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Little Honda

June 26, 2008 | 11 Comments

Post to the Host:
I recently saw a Honda commercial, supposedly done in many many takes, without the use of computers. It uses parts of a Honda car operating in a Rube Goldberg fashion - and you did the voice-over "wouldn't it be nice if everything worked like this" . The question is: to your knowledge, was this for real or was the whole thing done (as I believe) by computer graphics. Enjoy your show - sometimes enjoy the columns in the Chicago Tribune even if disagreeing sometimes.

Glenn M.

The word I got from Weiden & Kennedy, the ad agency in London, Glenn, is that the Honda commercial was done in real time in one take and that it only took a few takes to achieve perfection. If engineers were involved, as surely they were, I don't think they would've been satisfied with computer graphics. Engineers are deeply into reality.



This commercial is a favorite of the technical staff at PHC. The story that I have heard is that it took many hundreds of takes and that it was an incredible effort. There are absolutely no computer graphics or camera tricks involved. It is one camera shot. And all of the parts used come from one Toyota van, the same model as the one at the end of the shot. There are long discussions about the making of the ad out there but I can't find them right now.

Albert Webster

"The Making of Honda Cog" on Youtube indicates it took over 600 takes, after months of preparation work. Getting things to "just work" isn't simple.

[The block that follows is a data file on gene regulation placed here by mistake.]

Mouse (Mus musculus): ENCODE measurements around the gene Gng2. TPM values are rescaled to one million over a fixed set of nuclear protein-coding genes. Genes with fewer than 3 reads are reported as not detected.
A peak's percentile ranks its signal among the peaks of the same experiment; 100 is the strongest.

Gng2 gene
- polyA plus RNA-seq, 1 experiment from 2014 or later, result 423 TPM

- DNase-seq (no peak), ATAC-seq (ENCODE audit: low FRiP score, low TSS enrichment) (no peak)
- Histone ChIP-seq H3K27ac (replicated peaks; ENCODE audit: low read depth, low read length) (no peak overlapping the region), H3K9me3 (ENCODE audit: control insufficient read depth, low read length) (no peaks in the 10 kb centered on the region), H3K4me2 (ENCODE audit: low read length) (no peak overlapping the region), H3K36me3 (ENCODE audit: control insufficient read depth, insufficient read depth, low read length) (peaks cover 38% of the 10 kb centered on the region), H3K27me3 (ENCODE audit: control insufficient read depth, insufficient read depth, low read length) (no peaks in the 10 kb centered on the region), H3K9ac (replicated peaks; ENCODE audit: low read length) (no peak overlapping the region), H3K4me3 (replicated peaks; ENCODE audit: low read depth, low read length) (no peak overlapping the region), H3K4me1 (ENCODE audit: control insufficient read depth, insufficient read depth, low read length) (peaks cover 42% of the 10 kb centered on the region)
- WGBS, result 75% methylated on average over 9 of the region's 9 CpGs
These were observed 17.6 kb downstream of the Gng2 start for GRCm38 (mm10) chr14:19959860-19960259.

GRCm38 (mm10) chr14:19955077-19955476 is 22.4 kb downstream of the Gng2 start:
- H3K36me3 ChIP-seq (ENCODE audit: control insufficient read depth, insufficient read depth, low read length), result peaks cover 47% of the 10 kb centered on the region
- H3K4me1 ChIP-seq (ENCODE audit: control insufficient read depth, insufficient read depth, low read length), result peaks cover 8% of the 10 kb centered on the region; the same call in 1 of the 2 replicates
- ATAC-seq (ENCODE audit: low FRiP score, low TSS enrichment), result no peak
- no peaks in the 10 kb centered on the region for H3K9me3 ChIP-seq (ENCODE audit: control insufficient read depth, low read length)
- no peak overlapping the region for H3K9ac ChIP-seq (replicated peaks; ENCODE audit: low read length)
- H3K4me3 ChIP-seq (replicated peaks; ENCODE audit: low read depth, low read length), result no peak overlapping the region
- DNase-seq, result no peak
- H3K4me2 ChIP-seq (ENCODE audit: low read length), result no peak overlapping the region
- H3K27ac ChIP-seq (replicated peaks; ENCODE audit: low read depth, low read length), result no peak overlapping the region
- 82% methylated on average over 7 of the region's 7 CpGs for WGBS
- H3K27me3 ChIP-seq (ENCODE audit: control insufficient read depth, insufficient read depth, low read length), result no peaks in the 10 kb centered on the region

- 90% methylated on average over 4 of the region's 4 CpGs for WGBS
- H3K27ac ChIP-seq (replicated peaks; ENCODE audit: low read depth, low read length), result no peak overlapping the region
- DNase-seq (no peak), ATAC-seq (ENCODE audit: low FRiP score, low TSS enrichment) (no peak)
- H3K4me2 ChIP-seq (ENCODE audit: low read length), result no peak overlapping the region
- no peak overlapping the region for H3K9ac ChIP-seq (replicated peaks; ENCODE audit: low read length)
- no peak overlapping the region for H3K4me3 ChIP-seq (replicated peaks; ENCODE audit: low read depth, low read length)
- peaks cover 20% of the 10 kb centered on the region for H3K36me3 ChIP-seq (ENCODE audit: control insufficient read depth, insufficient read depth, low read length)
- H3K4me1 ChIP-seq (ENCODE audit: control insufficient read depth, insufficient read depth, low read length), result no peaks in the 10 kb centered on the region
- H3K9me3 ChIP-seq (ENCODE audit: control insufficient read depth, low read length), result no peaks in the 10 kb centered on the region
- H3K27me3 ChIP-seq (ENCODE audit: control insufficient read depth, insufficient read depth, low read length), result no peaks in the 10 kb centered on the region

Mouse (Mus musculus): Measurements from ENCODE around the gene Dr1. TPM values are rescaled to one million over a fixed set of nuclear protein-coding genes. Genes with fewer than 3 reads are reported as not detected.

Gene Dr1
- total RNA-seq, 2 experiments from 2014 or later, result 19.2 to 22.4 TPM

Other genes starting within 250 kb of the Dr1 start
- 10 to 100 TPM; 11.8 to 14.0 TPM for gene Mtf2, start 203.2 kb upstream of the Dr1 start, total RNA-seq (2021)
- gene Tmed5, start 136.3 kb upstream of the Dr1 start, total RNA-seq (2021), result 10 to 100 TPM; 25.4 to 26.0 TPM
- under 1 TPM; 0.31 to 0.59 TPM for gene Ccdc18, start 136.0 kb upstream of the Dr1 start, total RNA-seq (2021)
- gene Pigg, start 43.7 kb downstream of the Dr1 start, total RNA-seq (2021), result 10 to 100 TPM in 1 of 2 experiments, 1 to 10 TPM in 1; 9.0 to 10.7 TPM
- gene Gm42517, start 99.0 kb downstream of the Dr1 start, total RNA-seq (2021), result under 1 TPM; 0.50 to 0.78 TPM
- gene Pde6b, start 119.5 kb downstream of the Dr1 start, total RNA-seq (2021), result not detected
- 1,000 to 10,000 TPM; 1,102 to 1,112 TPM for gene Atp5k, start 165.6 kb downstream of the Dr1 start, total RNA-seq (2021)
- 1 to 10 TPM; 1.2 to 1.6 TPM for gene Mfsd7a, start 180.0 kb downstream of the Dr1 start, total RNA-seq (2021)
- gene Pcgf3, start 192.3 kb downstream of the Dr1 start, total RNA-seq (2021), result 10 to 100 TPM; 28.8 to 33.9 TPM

Please people. The tires roll uphill.


The ad comprises "two takes stitched together with some CGI".

"The first section ends and the second one begins at the one minute mark when an exhaust box rolls off to the right of the screen. Some clever editing bridges the two parts."

Yes, matt, the tire runs uphill. There were some weights inside it.

So I've consulted with the real expert on our staff about things such as this. The replys above are correct. What you see is two of the 606 takes stitched together where the muffler rolls across the floor, with a little bit of CGI to adjust the lighting on the banner at the end. And the tires do roll uphill...they were weighted.

I confess to a little disappointment but I still love it.


the tires roll uphill because of weights placed in appropriate places. According to Honda's website, it was 600+ takes and it's all one take, no editing, no matter what the Guardian and says.

I saw this about a year or so ago and remember reading that it took a LOT of takes.

I don't know about editing and stitching but it's a great commercial.

it would be cool if they would just tell us.

We might be more impressed -- either that they did it in one take, or that they stitched it.

is it real or is it an animated cartoon?

As an engineer, it looks to me like there are at least a couple of places where some basic laws of science are violated, including tires increasing speed as they roll up hill (as noticed by Matt Hotopp. I'd guess such a finely tuned system probably took a lot of fiddling to get right,. However, one take or 600, I really enjoyed watching it.

I'd disagree about engineers being unhappy with computer graphics. Scientists are the perfectionists - engineers generally just want to get things done. But if the computer graphics looked fake, well, thats a different story.

Hmmmm... I expect they received 'a word from the American Duct Tape Council. (DUCKS) Duct tape……it's the only thing that always works almost. D u c t t a p e!'

As a big fan of GK and PHC, I was disappointed by his association with this ad and praise for it expressed on this site. Its awesome achievement is undermined by the fact that it is an outright rip off of a well know video art work entitled (in English) "The Way Things Go" by the Swiss team of Fischli & Weiss. The artists sued the ad company in Great Britain but eventually ran out of funds, not able to compete with the company's deep pockets.

PHC is such an original show, and GK such an original and unique artist, I feel it necessary to point out that there was nothing original about the VW ad, in defense of two other original artists whose work was ripped off for profit.

Bob Arnold

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